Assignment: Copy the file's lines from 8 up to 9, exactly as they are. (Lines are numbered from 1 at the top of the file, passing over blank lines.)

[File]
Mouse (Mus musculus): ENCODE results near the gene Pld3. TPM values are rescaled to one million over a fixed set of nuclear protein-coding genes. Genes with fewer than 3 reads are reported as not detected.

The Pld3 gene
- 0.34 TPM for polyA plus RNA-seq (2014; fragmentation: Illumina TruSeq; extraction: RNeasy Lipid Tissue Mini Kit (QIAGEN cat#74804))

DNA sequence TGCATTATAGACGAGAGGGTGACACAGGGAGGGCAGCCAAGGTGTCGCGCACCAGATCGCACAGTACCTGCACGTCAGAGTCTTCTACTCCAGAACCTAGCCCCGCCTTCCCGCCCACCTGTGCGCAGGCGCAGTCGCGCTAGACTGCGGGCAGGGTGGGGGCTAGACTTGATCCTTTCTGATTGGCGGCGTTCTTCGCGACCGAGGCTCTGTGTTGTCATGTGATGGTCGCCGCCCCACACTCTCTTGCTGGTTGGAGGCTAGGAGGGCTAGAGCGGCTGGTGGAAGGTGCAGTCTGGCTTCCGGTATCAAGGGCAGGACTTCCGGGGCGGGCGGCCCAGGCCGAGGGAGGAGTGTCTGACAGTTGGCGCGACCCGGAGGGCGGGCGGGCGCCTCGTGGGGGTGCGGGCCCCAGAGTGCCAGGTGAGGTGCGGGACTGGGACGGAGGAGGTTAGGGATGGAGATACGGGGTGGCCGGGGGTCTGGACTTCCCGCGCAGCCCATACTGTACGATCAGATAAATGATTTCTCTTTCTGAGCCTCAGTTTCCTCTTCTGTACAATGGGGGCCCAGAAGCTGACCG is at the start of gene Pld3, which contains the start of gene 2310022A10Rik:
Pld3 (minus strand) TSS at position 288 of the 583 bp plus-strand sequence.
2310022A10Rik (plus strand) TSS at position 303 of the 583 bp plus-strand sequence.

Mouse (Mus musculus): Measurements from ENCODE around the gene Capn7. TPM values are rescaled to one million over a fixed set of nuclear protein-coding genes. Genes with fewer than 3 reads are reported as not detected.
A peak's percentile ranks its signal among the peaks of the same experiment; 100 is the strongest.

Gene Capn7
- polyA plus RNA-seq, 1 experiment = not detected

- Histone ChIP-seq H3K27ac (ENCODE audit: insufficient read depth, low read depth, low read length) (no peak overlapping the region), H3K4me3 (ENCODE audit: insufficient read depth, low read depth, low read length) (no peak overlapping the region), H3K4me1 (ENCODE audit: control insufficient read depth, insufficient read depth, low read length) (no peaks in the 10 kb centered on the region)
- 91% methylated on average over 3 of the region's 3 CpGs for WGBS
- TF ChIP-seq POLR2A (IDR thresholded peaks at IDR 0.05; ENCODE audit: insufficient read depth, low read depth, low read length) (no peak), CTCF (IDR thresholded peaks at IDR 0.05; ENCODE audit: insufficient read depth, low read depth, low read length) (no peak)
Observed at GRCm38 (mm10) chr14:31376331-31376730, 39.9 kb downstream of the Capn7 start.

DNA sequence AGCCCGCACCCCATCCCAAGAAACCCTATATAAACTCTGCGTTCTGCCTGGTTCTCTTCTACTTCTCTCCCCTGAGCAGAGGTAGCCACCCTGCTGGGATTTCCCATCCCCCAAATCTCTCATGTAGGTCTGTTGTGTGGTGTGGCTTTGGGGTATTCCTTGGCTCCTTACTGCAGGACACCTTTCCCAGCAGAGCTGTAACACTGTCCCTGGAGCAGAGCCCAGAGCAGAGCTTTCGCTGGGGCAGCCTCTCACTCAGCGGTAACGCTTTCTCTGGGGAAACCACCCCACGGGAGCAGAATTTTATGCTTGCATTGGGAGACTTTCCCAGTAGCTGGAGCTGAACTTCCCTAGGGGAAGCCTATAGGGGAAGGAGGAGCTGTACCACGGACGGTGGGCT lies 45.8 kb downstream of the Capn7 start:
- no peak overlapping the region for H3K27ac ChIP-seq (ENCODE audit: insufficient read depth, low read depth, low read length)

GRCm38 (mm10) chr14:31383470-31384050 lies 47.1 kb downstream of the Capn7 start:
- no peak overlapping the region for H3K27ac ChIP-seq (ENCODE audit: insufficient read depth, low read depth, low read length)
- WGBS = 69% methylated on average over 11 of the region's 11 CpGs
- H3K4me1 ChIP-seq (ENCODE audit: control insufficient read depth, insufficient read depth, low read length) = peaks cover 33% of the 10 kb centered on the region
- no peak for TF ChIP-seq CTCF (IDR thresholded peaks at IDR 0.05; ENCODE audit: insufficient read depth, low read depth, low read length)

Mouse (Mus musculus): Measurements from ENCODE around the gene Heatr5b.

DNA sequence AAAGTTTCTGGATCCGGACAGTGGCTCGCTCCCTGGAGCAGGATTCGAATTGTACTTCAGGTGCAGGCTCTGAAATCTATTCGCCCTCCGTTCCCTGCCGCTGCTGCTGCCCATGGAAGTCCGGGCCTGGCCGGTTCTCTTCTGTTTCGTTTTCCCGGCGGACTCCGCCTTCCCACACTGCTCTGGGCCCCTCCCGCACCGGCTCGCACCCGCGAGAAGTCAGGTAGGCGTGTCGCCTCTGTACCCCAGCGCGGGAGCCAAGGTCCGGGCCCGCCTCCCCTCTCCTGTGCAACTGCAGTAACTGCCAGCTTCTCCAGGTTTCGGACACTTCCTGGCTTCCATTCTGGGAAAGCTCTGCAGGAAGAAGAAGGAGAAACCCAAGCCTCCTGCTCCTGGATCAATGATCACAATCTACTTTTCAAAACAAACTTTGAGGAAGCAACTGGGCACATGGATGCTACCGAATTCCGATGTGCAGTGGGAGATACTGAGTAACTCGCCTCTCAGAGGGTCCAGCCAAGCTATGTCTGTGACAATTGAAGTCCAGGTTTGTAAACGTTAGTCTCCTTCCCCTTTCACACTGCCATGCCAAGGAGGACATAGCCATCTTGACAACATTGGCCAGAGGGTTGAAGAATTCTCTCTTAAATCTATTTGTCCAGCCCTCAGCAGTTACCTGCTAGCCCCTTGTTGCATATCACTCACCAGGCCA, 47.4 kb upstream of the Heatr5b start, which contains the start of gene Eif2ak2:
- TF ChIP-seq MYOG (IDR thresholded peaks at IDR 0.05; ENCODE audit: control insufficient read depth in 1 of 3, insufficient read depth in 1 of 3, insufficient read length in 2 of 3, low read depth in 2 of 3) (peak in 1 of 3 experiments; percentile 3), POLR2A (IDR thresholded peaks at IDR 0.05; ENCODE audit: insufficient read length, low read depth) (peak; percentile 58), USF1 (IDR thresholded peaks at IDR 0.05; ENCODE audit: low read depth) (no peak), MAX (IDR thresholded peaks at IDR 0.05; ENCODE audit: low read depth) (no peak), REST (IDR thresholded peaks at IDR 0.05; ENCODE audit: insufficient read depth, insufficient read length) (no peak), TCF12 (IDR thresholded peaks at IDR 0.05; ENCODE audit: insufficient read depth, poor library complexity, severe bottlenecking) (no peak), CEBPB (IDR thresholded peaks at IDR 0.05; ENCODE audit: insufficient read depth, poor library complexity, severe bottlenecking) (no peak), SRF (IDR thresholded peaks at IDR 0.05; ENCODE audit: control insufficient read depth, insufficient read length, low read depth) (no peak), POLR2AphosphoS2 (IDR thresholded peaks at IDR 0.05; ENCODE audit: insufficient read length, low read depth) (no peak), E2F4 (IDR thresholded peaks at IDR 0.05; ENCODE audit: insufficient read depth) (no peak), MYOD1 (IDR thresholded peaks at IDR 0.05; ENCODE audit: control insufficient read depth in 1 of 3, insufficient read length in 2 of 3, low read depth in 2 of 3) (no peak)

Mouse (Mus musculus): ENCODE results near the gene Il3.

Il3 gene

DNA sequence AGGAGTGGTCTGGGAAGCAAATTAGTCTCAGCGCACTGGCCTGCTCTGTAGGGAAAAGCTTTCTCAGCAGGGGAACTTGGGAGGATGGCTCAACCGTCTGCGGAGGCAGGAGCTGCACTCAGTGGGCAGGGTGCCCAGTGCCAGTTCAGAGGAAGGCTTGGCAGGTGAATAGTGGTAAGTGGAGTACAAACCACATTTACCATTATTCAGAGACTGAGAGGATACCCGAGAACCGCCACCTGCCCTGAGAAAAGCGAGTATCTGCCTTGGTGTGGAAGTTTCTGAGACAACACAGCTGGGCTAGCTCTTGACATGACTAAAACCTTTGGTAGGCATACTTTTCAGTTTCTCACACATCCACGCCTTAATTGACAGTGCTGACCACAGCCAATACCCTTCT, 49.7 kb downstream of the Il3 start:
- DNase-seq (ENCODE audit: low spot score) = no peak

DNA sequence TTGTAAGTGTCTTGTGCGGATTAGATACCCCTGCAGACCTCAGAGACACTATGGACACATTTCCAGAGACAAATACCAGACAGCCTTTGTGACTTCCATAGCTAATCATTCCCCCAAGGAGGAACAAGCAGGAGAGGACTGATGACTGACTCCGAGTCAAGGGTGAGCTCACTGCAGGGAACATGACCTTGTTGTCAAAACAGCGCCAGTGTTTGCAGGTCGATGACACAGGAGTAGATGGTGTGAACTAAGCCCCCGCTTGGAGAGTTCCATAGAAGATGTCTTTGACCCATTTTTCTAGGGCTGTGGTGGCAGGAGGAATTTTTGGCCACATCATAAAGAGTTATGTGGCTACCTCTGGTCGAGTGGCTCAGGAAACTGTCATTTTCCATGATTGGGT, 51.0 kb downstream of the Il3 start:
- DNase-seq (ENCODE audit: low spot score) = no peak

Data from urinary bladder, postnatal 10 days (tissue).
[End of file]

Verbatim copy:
A peak's percentile ranks its signal among the peaks of the same experiment; 100 is the strongest.

Gene Capn7